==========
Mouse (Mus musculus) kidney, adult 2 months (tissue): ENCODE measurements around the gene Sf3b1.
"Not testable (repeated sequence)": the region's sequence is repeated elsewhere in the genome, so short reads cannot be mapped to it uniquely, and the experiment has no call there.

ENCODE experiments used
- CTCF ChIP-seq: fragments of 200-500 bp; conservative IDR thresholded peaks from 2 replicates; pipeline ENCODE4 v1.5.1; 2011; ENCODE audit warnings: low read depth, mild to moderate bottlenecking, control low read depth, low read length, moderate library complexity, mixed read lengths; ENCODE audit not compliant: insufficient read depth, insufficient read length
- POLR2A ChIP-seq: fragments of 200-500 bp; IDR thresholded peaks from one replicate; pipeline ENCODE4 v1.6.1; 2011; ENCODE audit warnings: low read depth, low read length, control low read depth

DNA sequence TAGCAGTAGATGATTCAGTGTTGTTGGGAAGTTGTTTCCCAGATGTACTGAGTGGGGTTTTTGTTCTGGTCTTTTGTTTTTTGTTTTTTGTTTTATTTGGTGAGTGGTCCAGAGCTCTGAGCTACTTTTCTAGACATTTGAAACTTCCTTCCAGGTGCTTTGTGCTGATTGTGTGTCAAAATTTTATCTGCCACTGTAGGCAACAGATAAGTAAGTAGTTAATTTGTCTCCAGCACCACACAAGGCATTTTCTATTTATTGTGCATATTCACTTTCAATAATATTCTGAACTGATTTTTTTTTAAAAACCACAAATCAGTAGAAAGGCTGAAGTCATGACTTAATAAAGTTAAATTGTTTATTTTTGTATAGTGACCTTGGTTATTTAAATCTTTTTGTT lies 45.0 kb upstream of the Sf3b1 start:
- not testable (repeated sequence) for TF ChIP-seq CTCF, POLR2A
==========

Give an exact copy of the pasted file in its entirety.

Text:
Mouse (Mus musculus) kidney, adult 2 months (tissue): ENCODE measurements around the gene Sf3b1.
"Not testable (repeated sequence)": the region's sequence is repeated elsewhere in the genome, so short reads cannot be mapped to it uniquely, and the experiment has no call there.

ENCODE experiments used
- CTCF ChIP-seq: fragments of 200-500 bp; conservative IDR thresholded peaks from 2 replicates; pipeline ENCODE4 v1.5.1; 2011; ENCODE audit warnings: low read depth, mild to moderate bottlenecking, control low read depth, low read length, moderate library complexity, mixed read lengths; ENCODE audit not compliant: insufficient read depth, insufficient read length
- POLR2A ChIP-seq: fragments of 200-500 bp; IDR thresholded peaks from one replicate; pipeline ENCODE4 v1.6.1; 2011; ENCODE audit warnings: low read depth, low read length, control low read depth

DNA sequence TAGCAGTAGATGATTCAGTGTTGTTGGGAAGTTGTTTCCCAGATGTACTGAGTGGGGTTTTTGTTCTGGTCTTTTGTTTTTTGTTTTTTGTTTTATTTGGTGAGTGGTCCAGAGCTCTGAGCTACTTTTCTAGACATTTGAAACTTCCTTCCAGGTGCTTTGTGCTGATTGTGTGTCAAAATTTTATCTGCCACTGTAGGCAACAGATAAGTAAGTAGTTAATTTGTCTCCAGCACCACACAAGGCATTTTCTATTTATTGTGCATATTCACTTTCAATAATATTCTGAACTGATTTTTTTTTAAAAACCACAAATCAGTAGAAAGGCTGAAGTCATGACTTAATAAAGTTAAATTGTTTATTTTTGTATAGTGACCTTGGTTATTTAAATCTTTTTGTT lies 45.0 kb upstream of the Sf3b1 start:
- not testable (repeated sequence) for TF ChIP-seq CTCF, POLR2A